Over 160,000 people demonstrated in Moscow on Feb. 4, with nearly 125-128,000 people in total attending the rally on Poklonnaya Gora.
Approximately 33-34,000 demonstrated on Bolotnaya Square.
Although organizers claim that the rally on Poklonnaya Gora was not meant to back any presidential candidate, it turned into a pro-Putin rally. Most of the speeches and signs expressed support for Vladimir Putin
The rally “We Have Something to Lose” was expected to attract 15,000 people. Planning of the rally was marred by frequent scandals, with organizers accused of forcing public sector employees to attend. The rally brought together ten times more people than planned
As a result, police had to cordon off Kutuzovsky Prospekt, one of the busiest roads in Moscow, and threatened to take administrative action against the organizers.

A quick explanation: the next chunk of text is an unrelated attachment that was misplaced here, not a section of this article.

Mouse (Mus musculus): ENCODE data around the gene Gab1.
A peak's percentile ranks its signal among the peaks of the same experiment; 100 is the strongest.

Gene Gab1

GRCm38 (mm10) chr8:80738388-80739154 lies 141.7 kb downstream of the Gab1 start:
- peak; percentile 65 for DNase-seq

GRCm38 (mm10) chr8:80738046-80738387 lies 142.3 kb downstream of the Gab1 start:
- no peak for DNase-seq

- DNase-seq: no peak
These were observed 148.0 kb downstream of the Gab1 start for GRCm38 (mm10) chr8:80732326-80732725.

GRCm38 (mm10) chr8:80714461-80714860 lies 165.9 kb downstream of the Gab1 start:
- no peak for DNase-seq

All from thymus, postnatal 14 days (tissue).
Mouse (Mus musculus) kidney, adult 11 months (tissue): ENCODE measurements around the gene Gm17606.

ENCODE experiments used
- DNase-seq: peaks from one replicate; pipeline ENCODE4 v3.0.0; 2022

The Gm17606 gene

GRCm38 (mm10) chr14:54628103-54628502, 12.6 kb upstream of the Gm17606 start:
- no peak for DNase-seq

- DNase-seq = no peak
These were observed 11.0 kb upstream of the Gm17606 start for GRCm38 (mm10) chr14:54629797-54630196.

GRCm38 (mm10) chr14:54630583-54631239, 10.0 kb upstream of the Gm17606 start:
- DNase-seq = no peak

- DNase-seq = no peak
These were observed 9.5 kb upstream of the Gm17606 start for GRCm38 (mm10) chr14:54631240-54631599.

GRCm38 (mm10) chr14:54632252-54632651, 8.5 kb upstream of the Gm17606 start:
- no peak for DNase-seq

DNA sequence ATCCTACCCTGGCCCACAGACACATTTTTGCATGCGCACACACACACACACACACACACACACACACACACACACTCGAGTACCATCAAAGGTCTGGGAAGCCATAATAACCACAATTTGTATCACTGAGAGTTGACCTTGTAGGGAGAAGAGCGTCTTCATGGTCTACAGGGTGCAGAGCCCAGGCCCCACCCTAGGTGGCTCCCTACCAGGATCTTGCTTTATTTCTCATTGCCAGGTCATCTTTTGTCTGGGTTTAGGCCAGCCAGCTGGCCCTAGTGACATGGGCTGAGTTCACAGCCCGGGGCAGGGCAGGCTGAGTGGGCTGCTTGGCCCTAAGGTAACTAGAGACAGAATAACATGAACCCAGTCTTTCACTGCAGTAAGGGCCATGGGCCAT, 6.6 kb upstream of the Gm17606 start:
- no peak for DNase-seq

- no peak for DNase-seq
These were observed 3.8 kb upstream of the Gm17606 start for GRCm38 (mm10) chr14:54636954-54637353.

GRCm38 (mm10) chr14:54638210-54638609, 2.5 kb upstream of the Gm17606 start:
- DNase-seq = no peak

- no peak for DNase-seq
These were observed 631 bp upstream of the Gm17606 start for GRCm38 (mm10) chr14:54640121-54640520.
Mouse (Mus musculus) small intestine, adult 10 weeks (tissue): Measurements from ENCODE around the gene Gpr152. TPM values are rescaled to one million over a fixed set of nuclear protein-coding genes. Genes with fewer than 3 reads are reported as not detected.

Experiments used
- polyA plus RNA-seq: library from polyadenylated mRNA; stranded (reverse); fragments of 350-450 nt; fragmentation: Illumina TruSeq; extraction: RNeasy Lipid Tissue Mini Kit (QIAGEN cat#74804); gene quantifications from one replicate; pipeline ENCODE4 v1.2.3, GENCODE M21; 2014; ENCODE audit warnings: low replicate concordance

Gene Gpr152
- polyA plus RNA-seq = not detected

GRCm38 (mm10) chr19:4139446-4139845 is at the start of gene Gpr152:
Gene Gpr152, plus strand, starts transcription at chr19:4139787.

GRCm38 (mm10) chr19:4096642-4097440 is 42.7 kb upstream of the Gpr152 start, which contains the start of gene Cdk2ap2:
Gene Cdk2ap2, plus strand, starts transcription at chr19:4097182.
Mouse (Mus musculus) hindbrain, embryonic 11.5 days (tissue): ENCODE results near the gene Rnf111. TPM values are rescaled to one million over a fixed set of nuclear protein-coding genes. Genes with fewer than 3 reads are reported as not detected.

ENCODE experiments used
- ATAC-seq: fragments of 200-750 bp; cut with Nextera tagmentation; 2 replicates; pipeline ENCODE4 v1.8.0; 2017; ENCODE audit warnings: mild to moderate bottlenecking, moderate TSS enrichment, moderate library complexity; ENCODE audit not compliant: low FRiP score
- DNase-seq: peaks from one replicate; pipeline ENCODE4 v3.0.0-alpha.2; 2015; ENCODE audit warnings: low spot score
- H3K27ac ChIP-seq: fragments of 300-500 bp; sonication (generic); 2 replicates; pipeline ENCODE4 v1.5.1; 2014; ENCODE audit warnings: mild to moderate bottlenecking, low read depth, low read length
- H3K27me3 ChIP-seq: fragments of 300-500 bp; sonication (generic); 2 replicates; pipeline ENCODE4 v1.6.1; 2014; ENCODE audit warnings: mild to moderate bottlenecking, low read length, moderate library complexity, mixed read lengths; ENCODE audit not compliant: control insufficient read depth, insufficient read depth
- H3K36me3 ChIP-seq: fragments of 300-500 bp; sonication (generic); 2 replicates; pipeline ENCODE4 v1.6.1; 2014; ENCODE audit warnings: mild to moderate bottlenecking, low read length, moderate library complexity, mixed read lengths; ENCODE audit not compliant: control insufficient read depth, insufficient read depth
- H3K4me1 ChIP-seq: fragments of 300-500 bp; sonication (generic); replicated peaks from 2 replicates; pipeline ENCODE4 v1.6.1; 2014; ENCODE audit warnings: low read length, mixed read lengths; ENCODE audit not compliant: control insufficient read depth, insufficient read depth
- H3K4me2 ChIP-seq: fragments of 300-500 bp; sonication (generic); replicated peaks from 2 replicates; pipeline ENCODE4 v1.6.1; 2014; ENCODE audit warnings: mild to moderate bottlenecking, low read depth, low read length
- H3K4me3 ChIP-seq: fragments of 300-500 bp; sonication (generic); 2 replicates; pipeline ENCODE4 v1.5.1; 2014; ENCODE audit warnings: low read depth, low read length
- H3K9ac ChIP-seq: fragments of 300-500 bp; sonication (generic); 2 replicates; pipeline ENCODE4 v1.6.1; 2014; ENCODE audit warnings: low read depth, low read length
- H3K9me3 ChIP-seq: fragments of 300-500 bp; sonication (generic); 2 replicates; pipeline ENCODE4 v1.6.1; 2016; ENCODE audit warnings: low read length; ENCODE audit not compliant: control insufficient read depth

The opposition staged an authorized march and rally on Bolotnaya Square.
Demonstrators split into several columns, the first of which was the civil column. Demonstrators chanted “Russia Without Putin,” which was also scrawled across a large white banner. There were also columns of liberals, nationalists, and representatives of leftist groups.
Many protesters wore white ribbons that read “For Russia Without Putin
Demonstrators on Moscow’s Bolotnaya Square adopted a resolution that, among other demands, called for the annulment of the results of the State Duma election and the resignation of the head of the Central Election Commission.
The opposition plans to hold its fourth rally, “For Fair Elections,” in Moscow on February 26, according to Vladimir Ryzhkov, one of the organizers of the rally on Bolotnaya Square.